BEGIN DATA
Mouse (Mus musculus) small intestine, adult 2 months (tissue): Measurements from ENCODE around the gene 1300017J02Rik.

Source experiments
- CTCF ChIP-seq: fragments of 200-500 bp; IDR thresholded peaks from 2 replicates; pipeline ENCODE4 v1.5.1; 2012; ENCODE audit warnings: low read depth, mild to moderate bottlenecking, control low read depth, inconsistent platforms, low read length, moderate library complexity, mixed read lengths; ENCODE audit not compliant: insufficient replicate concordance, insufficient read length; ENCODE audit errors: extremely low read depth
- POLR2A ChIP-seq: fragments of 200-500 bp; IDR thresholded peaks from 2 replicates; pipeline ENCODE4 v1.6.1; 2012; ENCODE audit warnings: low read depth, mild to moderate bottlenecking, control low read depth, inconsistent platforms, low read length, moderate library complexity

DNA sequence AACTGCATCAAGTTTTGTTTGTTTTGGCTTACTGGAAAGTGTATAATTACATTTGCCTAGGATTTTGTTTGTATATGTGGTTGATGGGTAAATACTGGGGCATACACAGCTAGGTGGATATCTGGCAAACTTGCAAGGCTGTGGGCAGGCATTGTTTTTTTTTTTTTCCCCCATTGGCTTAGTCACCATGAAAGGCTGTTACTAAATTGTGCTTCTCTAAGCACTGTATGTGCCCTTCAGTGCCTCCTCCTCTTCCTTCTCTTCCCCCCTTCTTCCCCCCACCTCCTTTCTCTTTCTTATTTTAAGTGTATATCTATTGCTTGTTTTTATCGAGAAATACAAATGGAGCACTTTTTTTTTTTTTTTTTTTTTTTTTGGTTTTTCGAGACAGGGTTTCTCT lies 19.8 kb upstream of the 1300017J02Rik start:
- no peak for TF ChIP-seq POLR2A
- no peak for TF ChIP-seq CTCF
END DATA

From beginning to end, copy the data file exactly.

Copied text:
Mouse (Mus musculus) small intestine, adult 2 months (tissue): Measurements from ENCODE around the gene 1300017J02Rik.

Source experiments
- CTCF ChIP-seq: fragments of 200-500 bp; IDR thresholded peaks from 2 replicates; pipeline ENCODE4 v1.5.1; 2012; ENCODE audit warnings: low read depth, mild to moderate bottlenecking, control low read depth, inconsistent platforms, low read length, moderate library complexity, mixed read lengths; ENCODE audit not compliant: insufficient replicate concordance, insufficient read length; ENCODE audit errors: extremely low read depth
- POLR2A ChIP-seq: fragments of 200-500 bp; IDR thresholded peaks from 2 replicates; pipeline ENCODE4 v1.6.1; 2012; ENCODE audit warnings: low read depth, mild to moderate bottlenecking, control low read depth, inconsistent platforms, low read length, moderate library complexity

DNA sequence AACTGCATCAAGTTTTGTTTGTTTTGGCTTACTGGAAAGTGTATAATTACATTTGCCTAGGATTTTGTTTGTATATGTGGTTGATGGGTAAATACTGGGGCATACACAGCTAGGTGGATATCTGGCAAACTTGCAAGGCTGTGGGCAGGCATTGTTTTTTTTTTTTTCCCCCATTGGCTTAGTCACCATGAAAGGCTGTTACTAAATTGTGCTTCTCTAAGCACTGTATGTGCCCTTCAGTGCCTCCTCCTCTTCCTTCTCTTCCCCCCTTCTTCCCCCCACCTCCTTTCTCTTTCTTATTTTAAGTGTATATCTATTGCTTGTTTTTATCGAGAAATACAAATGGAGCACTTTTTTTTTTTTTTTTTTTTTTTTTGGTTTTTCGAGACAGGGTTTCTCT lies 19.8 kb upstream of the 1300017J02Rik start:
- no peak for TF ChIP-seq POLR2A
- no peak for TF ChIP-seq CTCF